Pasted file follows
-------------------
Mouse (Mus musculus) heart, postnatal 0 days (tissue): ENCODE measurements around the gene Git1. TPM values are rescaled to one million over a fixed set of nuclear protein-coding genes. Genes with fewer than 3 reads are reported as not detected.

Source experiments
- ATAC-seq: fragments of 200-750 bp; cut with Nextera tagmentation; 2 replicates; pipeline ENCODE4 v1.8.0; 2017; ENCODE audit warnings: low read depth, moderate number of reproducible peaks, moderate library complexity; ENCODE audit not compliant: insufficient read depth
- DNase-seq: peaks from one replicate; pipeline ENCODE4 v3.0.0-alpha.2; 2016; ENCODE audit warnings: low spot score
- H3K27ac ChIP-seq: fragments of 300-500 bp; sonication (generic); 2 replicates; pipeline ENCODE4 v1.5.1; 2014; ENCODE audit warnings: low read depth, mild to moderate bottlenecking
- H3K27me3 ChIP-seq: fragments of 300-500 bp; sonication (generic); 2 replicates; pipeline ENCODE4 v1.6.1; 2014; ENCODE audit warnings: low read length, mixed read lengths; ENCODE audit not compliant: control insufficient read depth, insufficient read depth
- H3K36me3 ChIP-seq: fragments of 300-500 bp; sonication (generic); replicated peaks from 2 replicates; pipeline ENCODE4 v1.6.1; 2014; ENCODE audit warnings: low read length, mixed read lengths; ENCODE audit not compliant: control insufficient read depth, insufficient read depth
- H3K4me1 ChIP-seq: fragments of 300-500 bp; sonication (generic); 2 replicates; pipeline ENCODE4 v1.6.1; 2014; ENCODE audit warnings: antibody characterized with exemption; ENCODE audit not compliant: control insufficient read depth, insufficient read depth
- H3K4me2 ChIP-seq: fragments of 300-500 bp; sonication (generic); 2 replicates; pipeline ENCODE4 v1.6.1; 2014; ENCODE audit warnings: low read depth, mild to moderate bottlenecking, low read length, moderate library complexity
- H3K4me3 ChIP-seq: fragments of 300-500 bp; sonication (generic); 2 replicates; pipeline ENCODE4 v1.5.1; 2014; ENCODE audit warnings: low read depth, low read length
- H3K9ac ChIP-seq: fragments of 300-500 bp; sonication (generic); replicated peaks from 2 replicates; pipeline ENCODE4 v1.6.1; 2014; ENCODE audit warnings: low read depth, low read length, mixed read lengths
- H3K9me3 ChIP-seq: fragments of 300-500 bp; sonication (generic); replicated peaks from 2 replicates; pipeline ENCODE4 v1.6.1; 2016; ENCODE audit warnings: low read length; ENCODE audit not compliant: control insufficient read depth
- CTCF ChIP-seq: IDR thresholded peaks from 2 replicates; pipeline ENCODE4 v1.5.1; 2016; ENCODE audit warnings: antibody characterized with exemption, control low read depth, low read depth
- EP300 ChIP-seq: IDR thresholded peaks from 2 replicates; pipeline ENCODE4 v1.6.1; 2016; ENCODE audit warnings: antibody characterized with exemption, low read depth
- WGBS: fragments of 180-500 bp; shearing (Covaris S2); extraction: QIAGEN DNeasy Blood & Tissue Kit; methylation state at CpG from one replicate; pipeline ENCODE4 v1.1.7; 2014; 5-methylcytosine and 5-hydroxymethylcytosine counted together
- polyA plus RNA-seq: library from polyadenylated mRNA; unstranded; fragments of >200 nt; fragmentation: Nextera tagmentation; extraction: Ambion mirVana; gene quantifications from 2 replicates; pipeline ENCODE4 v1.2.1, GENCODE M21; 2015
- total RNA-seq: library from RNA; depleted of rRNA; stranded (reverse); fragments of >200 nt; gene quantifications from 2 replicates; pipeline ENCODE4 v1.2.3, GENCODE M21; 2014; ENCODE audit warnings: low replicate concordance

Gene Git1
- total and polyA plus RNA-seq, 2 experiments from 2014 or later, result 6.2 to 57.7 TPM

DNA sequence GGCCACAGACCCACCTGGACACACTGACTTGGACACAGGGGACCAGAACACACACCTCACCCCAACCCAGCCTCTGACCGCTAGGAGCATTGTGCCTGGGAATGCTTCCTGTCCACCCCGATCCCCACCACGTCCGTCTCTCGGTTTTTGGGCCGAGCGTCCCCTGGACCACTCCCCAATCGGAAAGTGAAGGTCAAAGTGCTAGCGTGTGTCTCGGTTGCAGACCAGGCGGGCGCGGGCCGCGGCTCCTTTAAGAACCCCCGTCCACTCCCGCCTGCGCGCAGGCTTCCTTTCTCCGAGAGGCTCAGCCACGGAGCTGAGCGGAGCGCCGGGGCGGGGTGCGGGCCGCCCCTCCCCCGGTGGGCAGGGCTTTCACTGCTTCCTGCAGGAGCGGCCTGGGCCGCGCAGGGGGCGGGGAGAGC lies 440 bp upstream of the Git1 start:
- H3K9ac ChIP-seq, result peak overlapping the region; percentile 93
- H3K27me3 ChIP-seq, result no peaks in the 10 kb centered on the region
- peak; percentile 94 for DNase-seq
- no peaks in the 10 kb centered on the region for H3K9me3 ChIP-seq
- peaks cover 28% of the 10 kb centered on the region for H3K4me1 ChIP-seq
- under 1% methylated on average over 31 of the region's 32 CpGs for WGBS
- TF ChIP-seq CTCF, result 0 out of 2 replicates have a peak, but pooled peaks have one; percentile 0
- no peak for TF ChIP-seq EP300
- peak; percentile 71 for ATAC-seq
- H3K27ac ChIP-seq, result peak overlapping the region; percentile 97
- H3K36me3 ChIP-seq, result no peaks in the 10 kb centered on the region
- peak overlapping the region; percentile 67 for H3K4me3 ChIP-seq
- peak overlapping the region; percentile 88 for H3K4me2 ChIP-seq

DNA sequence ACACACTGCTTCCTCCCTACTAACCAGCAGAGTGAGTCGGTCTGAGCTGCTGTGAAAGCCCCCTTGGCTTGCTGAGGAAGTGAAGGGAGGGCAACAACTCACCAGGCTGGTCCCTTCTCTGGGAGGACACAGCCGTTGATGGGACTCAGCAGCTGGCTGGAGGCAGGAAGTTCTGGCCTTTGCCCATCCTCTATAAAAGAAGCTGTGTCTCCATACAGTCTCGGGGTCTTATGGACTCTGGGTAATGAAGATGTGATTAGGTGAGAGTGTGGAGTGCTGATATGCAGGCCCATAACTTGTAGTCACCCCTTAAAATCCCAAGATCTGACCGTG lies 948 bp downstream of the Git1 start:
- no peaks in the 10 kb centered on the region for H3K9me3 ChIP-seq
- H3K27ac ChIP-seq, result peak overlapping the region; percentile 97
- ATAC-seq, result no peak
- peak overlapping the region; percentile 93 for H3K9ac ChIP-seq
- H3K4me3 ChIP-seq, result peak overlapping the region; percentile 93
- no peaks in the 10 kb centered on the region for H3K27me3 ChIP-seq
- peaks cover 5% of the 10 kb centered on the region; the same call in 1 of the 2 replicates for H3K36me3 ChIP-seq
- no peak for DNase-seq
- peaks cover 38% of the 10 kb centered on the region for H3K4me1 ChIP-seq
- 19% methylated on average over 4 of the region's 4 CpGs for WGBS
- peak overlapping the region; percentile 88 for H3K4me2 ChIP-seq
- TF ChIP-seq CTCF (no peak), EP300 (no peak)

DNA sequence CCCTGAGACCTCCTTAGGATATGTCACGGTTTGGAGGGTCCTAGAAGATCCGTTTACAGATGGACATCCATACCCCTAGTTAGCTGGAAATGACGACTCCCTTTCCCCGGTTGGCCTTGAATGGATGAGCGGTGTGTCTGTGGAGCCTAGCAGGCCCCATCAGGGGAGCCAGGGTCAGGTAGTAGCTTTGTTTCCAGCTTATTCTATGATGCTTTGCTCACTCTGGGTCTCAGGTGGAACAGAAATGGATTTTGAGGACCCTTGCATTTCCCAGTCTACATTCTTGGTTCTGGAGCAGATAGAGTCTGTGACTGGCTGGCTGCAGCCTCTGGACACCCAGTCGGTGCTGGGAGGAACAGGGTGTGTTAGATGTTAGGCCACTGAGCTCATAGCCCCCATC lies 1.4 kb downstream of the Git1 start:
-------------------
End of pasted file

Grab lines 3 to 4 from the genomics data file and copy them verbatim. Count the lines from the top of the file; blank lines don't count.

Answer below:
- ATAC-seq: fragments of 200-750 bp; cut with Nextera tagmentation; 2 replicates; pipeline ENCODE4 v1.8.0; 2017; ENCODE audit warnings: low read depth, moderate number of reproducible peaks, moderate library complexity; ENCODE audit not compliant: insufficient read depth
- DNase-seq: peaks from one replicate; pipeline ENCODE4 v3.0.0-alpha.2; 2016; ENCODE audit warnings: low spot score